DEC 23, 2015 8:02 AM PST

Immune Cell Regulation to Treat Prostate Cancer

WRITTEN BY: Kara Marker
Inhibiting large cellular populations of myeloid derived suppressor cells (MDSCs) could be a new therapy for prostate cancer, results show from a study at the University of Texas MD Anderson Cancer Center.

Upon infection by a pathogen or cancerous cells, MDSCs expand and suppress the T cell response needed by the body to properly fight cancer growth. Reversing this process might be the key to treating prostate cancer.
 

"MDSCs are infiltrating immune cells that promote tumors through their striking lack of immunological response,” said Y. Alan Wang, PhD and co-author of the study paper recently published in Cancer Discovery.

At first glance it seems that the T cell-inhibiting action of MDSCs is counterintuitive, but this action does come in handy when the body is regulating “immune response and tissue repair” in healthy individuals (Nature Reviews Immunology).

Using a unique prostate cancer mouse model and patient tumor samples, scientists from the University of Texas depleted MDSCs in the models and observed the subsequent response of the tumors. After seeing progression suppressed, the team was also able to identify a regulatory pathway involving Hippo-Yap1 and Cxcl5, a chemokine that attracts MDSCs which then express anther protein, Cxcr2. Because of its association with MDSCs, blocking Cxcr2 similarly suppressed tumor progression to when MDSCs are directly suppressed.

The same result also occurred when Yap1 expression was inhibited. As a regulator of Cxcl5, Yap1 is unable to recruit MDSCs to the tumor site when inhibited.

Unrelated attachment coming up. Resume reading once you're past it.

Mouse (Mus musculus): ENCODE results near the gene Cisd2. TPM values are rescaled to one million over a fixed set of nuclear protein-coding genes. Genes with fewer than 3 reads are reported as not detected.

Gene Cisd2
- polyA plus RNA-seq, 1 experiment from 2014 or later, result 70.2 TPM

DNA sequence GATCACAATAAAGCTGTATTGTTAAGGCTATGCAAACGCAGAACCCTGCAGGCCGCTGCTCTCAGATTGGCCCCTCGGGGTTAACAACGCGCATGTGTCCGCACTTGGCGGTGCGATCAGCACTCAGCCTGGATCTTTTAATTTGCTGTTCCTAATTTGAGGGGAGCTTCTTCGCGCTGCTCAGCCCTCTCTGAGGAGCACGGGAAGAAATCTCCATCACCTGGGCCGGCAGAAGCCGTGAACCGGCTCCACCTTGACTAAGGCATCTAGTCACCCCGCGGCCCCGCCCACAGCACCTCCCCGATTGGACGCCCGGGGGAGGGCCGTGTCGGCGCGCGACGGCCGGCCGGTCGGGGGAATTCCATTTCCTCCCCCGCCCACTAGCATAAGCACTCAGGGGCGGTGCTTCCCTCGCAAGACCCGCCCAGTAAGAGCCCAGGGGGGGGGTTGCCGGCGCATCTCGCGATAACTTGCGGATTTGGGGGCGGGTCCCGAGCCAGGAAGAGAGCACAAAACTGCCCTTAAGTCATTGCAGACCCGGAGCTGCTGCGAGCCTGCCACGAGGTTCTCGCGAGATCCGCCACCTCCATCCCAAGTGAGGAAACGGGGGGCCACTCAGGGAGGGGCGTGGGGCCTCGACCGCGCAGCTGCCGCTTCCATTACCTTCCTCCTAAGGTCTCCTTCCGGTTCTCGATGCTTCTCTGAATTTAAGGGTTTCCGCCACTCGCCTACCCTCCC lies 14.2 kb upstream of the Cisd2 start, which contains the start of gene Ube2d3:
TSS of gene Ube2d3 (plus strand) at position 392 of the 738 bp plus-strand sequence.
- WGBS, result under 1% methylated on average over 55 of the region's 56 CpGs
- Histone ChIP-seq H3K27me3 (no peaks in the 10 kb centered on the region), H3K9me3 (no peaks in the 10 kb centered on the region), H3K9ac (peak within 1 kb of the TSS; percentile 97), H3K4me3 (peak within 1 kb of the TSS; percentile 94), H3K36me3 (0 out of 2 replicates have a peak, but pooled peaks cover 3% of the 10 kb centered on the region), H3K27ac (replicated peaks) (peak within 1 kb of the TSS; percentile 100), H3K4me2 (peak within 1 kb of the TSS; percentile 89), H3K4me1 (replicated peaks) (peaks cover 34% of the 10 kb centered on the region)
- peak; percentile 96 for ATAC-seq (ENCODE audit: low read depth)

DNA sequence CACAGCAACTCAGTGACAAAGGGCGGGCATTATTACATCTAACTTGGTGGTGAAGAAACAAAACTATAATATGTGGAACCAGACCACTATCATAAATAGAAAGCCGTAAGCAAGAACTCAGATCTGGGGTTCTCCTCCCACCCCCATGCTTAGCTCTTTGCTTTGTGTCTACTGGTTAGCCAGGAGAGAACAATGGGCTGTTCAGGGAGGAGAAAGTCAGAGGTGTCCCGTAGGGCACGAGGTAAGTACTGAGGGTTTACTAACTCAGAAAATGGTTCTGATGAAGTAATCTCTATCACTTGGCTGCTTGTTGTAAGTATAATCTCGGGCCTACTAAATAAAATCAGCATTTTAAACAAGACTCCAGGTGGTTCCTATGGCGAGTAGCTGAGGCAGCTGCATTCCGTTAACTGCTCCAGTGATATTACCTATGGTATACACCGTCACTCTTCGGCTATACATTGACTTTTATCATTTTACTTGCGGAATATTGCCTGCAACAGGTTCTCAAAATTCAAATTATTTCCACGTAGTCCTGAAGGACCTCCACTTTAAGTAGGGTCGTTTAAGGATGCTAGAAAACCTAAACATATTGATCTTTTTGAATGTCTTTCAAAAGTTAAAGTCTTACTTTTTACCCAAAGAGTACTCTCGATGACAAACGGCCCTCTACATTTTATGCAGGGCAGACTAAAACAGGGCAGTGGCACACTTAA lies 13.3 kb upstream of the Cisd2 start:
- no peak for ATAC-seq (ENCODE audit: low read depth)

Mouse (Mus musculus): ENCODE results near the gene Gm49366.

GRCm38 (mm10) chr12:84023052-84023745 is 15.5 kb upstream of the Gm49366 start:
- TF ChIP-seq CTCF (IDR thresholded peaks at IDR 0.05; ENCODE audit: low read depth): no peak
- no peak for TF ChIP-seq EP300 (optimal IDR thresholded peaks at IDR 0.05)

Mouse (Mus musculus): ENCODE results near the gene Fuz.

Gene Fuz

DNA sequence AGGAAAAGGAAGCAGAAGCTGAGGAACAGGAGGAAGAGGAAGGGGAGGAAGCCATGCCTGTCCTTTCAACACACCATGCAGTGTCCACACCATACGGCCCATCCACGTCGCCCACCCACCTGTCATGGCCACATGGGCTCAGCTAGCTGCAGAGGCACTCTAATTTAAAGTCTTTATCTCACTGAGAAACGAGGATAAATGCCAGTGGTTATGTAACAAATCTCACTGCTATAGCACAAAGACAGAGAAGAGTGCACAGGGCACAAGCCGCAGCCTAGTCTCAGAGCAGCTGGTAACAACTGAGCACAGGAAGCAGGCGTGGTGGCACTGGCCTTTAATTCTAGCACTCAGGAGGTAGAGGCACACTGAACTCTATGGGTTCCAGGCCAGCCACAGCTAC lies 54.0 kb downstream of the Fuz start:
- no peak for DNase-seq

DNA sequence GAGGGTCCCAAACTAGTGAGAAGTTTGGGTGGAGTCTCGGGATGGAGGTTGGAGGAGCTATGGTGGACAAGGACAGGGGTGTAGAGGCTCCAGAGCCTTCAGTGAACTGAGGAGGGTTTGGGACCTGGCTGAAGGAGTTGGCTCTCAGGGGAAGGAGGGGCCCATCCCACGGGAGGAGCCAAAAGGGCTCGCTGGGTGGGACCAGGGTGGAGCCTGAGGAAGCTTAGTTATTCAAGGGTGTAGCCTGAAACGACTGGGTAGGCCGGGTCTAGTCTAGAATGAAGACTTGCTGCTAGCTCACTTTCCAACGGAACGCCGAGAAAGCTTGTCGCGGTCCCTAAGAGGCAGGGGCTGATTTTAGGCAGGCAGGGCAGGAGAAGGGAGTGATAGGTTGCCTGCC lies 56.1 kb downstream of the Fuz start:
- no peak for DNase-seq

"The targeting of either MDSC recruitment or infiltrated MDSCs may represent a valid therapeutic opportunity in treating advanced prostate cancer." Said Ronald A. DePinho, MD, and the other co-author on the paper.

Watch the following video to learn more about prostate cancer.

Source: University of Texas MD Cancer Center 
About the Author
  • I am a scientific journalist and enthusiast, especially in the realm of biomedicine. I am passionate about conveying the truth in scientific phenomena and subsequently improving health and public awareness. Sometimes scientific research needs a translator to effectively communicate the scientific jargon present in significant findings. I plan to be that translating communicator, and I hope to decrease the spread of misrepresented scientific phenomena! Check out my science blog: ScienceKara.com.
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